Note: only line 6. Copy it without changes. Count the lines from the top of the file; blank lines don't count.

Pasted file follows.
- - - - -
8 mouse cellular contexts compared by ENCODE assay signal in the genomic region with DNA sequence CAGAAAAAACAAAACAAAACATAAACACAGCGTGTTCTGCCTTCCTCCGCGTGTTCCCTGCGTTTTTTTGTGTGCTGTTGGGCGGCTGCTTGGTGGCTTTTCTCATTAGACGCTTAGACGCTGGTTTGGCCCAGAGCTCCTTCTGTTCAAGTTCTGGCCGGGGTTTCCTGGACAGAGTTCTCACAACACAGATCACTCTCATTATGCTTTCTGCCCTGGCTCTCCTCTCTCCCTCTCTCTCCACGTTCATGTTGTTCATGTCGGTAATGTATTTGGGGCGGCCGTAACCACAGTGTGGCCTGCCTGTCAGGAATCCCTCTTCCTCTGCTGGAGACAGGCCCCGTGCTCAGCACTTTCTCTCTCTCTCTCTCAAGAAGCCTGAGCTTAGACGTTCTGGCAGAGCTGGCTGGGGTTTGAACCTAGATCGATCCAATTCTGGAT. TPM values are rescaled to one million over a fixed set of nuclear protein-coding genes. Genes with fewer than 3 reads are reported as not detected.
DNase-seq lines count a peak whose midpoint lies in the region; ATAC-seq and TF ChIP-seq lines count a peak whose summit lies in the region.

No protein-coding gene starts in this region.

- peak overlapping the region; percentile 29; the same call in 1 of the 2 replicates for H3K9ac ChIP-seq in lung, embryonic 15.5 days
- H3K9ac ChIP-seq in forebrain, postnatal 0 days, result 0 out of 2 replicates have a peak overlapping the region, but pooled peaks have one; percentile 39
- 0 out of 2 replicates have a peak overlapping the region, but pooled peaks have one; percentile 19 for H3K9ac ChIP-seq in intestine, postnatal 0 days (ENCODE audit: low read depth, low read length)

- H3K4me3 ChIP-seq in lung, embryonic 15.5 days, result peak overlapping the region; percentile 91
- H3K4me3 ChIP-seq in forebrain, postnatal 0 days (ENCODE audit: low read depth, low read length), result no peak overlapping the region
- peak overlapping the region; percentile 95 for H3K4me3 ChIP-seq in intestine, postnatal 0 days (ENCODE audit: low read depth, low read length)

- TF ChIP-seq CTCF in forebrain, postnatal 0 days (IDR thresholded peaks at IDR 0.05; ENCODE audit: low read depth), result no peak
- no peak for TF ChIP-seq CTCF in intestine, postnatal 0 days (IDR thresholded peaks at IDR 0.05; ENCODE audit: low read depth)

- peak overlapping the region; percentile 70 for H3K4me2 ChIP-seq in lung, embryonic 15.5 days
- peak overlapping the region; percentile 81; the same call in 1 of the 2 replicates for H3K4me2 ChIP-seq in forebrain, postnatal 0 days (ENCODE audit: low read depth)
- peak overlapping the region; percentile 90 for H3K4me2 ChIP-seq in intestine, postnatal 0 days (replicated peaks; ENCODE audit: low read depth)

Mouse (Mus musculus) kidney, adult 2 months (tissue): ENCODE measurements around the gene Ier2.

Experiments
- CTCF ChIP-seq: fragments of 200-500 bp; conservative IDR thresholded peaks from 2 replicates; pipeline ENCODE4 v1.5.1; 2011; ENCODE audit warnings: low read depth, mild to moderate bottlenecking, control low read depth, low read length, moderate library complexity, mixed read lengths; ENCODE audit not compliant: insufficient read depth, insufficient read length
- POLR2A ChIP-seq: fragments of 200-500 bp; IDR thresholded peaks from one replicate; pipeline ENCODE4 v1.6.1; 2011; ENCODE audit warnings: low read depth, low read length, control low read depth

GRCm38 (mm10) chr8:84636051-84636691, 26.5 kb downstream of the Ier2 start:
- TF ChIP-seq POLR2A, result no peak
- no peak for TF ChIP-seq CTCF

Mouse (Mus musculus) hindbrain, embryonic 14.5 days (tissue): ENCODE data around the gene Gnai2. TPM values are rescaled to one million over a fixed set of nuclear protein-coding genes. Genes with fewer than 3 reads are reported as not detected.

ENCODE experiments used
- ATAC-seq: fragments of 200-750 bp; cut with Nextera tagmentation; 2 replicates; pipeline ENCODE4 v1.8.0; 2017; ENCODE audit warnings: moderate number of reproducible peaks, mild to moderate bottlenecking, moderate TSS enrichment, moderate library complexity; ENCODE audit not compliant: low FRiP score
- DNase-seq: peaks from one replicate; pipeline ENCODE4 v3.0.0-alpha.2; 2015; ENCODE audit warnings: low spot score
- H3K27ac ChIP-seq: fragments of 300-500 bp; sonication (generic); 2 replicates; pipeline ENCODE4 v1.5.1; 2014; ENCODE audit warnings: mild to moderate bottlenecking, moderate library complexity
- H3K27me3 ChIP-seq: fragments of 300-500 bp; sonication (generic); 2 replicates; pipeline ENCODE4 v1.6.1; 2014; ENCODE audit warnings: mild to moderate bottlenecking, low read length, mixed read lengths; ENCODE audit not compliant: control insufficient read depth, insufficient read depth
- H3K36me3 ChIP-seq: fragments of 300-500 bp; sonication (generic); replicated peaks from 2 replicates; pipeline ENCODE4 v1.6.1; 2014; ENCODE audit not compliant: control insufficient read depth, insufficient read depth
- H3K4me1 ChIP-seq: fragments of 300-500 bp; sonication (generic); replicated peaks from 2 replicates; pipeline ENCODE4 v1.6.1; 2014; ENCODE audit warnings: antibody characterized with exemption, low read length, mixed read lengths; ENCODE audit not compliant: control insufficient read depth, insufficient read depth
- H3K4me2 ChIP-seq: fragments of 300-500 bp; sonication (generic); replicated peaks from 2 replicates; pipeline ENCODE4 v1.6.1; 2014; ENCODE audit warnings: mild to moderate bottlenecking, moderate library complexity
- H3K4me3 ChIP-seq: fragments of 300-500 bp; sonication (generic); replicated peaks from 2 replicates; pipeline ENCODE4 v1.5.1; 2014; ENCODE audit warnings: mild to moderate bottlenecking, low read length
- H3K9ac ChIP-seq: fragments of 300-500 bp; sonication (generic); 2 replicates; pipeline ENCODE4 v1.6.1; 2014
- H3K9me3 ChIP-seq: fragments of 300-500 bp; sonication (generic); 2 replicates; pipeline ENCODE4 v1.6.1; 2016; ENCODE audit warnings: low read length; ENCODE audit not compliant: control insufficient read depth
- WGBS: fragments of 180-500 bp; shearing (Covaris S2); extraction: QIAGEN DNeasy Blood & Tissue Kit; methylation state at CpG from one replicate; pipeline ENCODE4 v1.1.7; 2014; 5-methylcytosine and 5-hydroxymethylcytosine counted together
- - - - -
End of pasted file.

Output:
- 0 out of 2 replicates have a peak overlapping the region, but pooled peaks have one; percentile 19 for H3K9ac ChIP-seq in intestine, postnatal 0 days (ENCODE audit: low read depth, low read length)